Dollar dives as Iran tension mounts

The Brunei Times

By Eric Burroughs



THE dollar retreated to a two-month low against the euro on Monday as the US currency came under pressure on renewed worries about Iran's nuclear programme.

The dollar's latest slip was partly due to the surge in gold and oil prices as Western powers were set to meet in London to discuss tightening sanctions on Iran amid a flurry of tough talk between Washington and Tehran.

Gold prices, which tend to move inversely with the US dollar, rose 0.6 per cent to US$686.45 after hitting a nine-month high of US$688.20 on Friday.

"Middle East tension is certainly a pressure for the dollar, and as long as uncertainty lingers, it may continue to hurt the currency," says a Japanese bank trader.

But traders also said they didn't expect a sustained dollar move based on the Iran situation alone, especially with a slew of indicators this week on US growth, manufacturing and inflation that will help shape expectations on the interest-rate outlook.

The dollar has been hurt as investors believe the Federal Reserve is likely to trim rates from the current 5.25 per cent later in the year, even as the European Central Bank seems set to raise rates further next month to 3.75 per cent from 3.5 per cent.

So far Fed officials have indicated that they are wary of inflation pressures picking up further and not considering cutting rates anytime soon.

Activity was light with little major economic data set for release in the US or Europe this session.

The euro climbed to US$1.3192 , the highest since January 3, and held near that level to be up 0.2 per cent from late New York trade last week.

The US dollar inched down to 1.2298 Swiss francs, near a two-month low of 1.2295 francs on Friday.

The New Zealand dollar hit a two-month high of US$0.7096 after data showing stronger business confidence reinforced expectations for the country's central bank to lift rates next week to 7.5 per cent from 7.25 per cent, already the highest among industrialised countries.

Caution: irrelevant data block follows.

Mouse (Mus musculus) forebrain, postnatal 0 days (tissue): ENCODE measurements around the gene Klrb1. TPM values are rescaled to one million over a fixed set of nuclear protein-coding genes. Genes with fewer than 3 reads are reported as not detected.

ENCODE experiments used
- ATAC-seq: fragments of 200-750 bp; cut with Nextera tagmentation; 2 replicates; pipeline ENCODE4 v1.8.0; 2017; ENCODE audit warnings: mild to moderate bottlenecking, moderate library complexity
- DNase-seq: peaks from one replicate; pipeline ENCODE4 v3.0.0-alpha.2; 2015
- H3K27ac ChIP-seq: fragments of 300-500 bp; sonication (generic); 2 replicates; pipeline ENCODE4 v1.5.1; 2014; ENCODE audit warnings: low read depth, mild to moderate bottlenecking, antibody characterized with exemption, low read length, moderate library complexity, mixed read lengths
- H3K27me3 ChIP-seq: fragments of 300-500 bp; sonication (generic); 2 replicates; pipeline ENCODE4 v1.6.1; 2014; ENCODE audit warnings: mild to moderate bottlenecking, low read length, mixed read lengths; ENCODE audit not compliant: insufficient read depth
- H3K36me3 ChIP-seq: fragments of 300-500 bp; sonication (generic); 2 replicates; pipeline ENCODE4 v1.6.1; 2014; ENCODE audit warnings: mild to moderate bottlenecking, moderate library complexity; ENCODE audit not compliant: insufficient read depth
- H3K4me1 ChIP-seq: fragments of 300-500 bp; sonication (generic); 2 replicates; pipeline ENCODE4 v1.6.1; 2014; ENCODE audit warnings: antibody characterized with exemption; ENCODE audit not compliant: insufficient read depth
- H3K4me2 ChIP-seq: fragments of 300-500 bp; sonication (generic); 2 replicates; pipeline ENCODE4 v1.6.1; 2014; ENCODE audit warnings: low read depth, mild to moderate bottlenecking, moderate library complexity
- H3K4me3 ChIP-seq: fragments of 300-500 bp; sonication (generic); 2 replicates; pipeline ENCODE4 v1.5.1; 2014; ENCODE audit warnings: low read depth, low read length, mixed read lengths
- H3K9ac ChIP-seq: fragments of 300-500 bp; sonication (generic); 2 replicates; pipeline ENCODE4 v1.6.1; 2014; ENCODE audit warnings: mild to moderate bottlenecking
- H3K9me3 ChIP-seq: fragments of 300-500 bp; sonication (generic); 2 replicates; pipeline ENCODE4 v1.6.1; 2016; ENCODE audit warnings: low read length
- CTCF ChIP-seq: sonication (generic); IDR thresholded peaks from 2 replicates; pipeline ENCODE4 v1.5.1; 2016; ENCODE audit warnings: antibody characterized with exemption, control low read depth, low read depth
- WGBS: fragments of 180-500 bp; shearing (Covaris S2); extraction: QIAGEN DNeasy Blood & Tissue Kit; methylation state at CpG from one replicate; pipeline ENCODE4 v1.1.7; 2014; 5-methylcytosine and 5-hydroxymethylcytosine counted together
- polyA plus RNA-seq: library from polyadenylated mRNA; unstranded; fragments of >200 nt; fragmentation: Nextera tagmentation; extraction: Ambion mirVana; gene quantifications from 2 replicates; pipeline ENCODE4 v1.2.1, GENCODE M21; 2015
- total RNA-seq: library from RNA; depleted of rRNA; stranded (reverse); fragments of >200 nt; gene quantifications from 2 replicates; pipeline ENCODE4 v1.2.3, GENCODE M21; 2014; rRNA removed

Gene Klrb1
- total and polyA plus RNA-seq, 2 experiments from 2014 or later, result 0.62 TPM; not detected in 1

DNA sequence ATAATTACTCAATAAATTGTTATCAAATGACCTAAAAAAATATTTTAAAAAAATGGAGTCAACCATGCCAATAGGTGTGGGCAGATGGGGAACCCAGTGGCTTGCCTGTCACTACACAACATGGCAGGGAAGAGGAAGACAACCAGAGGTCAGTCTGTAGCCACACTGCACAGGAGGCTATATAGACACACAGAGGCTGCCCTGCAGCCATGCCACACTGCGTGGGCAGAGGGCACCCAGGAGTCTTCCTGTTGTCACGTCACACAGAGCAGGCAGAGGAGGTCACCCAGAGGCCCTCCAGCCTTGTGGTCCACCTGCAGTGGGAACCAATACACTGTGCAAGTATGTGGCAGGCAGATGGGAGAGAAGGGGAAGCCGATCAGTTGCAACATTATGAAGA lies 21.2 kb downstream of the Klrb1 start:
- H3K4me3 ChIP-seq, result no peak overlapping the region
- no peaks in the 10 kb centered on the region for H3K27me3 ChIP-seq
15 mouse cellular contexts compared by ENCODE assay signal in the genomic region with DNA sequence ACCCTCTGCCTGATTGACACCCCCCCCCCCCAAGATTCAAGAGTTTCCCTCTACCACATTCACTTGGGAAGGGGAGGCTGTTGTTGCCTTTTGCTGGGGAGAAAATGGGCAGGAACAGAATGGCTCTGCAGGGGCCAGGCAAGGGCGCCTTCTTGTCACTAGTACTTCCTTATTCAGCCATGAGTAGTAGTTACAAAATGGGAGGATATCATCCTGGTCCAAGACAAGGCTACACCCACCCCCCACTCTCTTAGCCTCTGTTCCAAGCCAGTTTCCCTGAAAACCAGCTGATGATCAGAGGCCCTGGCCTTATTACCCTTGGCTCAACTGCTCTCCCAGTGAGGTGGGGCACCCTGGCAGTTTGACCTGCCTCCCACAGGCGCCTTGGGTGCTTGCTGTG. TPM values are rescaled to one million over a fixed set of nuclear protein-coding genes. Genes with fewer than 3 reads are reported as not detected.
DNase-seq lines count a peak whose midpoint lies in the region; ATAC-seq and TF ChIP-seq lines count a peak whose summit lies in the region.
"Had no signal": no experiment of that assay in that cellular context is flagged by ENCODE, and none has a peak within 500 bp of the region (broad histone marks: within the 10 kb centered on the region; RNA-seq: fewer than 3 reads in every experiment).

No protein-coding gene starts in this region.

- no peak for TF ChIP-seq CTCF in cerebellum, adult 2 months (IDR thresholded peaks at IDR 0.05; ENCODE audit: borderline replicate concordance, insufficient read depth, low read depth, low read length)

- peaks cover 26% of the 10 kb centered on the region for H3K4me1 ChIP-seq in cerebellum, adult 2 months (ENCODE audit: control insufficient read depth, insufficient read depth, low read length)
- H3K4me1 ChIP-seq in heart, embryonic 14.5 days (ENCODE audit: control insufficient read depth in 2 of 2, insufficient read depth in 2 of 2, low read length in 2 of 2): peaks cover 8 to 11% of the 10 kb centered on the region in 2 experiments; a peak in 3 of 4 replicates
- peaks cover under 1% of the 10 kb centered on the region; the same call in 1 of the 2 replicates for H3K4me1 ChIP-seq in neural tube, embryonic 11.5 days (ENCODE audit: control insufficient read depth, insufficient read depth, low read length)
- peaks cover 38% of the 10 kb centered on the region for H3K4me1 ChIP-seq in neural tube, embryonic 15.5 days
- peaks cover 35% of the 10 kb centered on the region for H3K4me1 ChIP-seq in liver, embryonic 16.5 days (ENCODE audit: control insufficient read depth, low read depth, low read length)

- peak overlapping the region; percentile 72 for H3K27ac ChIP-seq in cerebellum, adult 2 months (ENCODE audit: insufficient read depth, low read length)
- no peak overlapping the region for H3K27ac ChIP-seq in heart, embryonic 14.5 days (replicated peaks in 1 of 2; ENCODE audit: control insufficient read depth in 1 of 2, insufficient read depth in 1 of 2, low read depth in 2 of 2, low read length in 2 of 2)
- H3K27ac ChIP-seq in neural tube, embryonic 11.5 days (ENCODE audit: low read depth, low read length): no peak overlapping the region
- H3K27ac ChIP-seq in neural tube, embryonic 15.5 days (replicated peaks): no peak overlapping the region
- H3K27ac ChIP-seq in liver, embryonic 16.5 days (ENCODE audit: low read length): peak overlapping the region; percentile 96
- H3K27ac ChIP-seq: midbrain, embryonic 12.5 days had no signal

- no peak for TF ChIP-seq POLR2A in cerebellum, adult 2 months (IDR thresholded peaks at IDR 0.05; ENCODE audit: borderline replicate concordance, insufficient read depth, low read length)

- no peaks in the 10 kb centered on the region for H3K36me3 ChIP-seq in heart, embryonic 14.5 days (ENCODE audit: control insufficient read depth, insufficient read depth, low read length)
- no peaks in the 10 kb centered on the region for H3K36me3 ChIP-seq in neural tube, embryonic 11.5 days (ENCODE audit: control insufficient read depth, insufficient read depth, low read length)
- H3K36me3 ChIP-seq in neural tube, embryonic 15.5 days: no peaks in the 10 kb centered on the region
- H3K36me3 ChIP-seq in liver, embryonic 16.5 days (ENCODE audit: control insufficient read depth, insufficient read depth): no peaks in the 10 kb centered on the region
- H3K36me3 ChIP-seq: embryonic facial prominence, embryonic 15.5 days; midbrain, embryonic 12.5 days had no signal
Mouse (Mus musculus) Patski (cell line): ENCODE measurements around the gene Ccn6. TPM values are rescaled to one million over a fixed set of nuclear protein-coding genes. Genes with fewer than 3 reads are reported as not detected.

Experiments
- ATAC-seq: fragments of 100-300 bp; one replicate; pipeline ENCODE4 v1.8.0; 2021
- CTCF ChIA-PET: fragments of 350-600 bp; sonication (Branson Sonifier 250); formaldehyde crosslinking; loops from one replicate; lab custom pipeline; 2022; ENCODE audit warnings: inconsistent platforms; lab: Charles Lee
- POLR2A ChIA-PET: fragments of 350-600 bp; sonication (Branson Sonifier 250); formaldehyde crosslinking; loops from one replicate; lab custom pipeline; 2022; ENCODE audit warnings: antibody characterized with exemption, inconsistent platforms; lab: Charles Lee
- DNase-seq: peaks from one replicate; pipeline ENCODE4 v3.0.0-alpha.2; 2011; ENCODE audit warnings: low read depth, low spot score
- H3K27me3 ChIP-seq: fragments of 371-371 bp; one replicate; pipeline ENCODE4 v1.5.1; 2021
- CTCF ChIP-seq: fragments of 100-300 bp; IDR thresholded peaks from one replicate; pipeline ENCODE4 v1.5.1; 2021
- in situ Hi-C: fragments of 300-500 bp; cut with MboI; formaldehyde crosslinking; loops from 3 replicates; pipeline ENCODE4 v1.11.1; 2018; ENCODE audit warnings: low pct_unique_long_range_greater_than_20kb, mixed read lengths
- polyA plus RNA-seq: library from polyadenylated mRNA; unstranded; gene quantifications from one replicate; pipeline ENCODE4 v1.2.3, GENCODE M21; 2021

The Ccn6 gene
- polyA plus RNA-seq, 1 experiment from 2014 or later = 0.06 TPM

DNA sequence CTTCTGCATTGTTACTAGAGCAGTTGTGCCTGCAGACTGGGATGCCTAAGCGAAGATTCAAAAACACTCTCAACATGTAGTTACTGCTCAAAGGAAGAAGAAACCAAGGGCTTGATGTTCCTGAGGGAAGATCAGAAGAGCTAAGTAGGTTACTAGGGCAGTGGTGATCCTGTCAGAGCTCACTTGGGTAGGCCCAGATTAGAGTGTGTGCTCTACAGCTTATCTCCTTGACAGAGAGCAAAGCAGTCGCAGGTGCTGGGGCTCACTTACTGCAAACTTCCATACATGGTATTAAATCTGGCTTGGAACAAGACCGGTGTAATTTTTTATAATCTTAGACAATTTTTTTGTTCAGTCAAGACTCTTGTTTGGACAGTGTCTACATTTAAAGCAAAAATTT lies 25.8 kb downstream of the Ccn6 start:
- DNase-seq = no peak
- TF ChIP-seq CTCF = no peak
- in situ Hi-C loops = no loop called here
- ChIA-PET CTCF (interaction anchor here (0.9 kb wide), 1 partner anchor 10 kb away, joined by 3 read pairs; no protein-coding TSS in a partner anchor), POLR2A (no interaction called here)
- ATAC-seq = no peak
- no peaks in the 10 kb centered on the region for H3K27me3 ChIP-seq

The kiwi was close to hitting a 14-month high above US$0.7098.

The US currency dipped slightly to ¥120.89 after rising as high as ¥121.64 last week, back near the four-year high of ¥122.20 hit in January.

The US dollar's inability to rise beyond the mid-¥121 zone last week was prompting market players to take profits.

"People are cautious about keeping long dollar positions, so we are starting to test lower," said one trader at a US investment bank.

The euro was little changed near ¥159.35, near an all-time high of ¥159.63 struck last week and eyeing the ¥160 mark.

The minutes of the Bank of Japan's (BoJ) January meeting at 0500 GMT are likely to get only brief attention after the BoJ raised rates last week to a decade-high of 0.5 per cent.

The yen slid to new record lows against the euro last week despite the BoJ's move as the central bank is seen taking at least six months or more before lifting rates again.

A wide array of investors have used the cheap yen as a source of funds for buying higher-yielding currencies in the carry trade, while Japan's low rates have also prompted domestic investors to see better returns in foreign assets.

Iran tension also affected oil prices which rose for a fourth day on Monday, nearing a fresh 2007 high above US$61 a barrel as world powers prepared to consider tightening United Nations sanctions against Iran, the world's fourth largest oil exporter.

US crude was trading 32 cents higher at US$61.46 a barrel by 0200 GMT, adding to a more than US$2 a barrel rally built on an unexpectedly deep decline in US fuel stocks and pipeline and refinery glitches, on top of the growing geopoliticial worry.

London's Brent crude was up 41 cents.

Friday's US$61.80 peak was the highest price since December 26, 2006 marking a recovery from the early-January slump that knocked oil to a 20-month low of US$49.90 a barrel amid exceptionally warm US weather and a lack of fund buying.

The rebound has been supported by gradually tightening fundamentals, and by the revival of concerns over a possible disruption of Iran's oil supplies after the latest UN deadline for Tehran to halt its nuclear programme went unheeded.

"Iran is a key factor for oil prices recovering from just below US$50. However, it is a psychological factor and many market players are sceptical at the same time," said Tetsu Emori, the chief strategist at Mitsui Bussan Futures.